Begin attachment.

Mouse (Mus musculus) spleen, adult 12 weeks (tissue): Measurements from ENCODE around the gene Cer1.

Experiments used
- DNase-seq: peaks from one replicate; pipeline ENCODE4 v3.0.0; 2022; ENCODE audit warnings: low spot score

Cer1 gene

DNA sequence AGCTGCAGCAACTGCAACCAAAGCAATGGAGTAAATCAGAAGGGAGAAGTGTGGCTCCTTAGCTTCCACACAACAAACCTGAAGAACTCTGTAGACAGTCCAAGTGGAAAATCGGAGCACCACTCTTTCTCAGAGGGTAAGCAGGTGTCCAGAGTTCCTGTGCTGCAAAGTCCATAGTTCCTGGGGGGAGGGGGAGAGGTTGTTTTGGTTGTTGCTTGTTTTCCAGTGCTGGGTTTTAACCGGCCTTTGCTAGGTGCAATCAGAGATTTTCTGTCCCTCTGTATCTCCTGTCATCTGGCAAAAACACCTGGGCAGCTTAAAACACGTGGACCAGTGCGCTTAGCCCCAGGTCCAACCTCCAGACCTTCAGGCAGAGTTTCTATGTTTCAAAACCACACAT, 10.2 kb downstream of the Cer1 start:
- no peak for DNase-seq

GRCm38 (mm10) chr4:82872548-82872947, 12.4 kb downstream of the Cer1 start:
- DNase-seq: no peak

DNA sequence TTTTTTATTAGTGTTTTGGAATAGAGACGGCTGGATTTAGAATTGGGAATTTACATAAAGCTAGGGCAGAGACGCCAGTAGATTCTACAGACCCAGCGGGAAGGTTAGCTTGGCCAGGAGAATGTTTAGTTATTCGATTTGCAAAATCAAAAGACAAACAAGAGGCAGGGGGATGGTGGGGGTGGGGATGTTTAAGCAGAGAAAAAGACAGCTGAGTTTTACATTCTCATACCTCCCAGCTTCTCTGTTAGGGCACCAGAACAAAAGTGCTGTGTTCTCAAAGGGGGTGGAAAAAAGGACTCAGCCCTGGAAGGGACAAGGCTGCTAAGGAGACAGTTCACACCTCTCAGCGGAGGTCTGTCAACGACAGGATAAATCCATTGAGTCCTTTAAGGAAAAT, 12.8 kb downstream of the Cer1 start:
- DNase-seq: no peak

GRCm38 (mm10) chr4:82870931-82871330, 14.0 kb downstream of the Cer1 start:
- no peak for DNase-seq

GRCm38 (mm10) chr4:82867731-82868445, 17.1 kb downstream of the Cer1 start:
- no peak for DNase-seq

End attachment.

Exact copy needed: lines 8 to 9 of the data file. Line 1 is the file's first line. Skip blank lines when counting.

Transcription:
- DNase-seq: no peak

DNA sequence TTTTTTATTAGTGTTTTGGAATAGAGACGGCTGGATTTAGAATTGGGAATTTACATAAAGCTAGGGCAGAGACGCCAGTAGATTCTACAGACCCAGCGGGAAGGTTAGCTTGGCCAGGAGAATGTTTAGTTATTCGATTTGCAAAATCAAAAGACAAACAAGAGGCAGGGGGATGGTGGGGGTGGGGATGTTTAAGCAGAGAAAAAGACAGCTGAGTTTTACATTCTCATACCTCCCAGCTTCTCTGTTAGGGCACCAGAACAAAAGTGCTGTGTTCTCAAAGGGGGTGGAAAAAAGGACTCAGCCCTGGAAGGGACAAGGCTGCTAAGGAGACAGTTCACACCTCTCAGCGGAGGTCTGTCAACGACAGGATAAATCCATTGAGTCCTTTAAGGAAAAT, 12.8 kb downstream of the Cer1 start: